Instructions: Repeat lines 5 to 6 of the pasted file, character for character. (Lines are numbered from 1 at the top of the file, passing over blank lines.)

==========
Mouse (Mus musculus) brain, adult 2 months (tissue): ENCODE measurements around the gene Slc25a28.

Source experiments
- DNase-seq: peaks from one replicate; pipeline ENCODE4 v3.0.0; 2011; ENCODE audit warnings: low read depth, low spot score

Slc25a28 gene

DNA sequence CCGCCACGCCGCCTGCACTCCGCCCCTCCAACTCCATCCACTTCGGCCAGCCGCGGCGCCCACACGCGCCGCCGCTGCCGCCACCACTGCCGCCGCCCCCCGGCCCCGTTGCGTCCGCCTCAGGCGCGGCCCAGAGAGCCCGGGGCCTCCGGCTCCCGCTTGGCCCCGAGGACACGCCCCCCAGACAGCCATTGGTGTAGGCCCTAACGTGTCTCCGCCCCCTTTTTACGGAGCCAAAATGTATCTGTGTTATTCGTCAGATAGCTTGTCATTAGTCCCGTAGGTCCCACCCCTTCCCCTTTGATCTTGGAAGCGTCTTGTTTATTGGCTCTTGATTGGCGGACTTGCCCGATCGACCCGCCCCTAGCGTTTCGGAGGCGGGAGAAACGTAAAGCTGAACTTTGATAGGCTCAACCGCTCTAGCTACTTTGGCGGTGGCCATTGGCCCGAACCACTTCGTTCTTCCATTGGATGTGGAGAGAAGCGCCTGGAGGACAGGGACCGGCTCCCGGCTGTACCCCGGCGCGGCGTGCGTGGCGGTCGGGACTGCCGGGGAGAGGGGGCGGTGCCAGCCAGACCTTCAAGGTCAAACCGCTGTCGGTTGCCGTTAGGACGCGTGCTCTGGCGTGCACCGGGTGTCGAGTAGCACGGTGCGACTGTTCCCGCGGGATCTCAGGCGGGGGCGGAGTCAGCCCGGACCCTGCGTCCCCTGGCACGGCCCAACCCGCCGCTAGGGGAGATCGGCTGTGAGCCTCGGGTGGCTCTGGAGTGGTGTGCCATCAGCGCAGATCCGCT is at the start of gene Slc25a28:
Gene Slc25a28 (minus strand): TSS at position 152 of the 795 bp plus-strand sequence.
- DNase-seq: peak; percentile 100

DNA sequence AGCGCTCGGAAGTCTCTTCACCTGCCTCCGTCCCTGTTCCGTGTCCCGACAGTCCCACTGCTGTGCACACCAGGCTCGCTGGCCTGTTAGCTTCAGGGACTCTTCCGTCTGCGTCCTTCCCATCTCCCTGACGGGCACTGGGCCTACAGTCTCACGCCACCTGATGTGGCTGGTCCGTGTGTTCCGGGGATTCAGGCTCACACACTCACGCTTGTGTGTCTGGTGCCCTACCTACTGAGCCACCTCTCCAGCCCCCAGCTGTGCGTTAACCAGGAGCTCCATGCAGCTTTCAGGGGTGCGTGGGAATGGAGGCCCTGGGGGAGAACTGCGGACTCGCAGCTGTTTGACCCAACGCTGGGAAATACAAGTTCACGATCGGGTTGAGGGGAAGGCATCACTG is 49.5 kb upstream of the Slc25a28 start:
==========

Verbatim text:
DNA sequence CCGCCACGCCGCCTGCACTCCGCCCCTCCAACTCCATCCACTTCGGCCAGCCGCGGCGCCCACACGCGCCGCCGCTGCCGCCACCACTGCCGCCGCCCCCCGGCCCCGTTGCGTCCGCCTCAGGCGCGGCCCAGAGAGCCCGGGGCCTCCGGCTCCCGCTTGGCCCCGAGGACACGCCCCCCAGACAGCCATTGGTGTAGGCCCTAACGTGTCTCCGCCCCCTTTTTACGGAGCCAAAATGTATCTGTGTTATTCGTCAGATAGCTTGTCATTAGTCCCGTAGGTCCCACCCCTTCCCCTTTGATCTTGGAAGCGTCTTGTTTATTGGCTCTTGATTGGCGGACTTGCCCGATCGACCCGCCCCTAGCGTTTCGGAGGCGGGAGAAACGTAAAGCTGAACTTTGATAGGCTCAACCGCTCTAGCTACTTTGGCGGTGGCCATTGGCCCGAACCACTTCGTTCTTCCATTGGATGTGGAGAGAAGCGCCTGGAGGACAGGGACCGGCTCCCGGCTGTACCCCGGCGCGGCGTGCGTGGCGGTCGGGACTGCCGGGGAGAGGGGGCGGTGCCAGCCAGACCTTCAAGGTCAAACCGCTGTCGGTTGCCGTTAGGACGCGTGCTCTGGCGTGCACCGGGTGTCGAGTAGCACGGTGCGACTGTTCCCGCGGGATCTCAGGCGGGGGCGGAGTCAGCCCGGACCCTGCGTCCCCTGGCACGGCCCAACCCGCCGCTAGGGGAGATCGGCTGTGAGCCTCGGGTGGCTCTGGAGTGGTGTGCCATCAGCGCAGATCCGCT is at the start of gene Slc25a28:
Gene Slc25a28 (minus strand): TSS at position 152 of the 795 bp plus-strand sequence.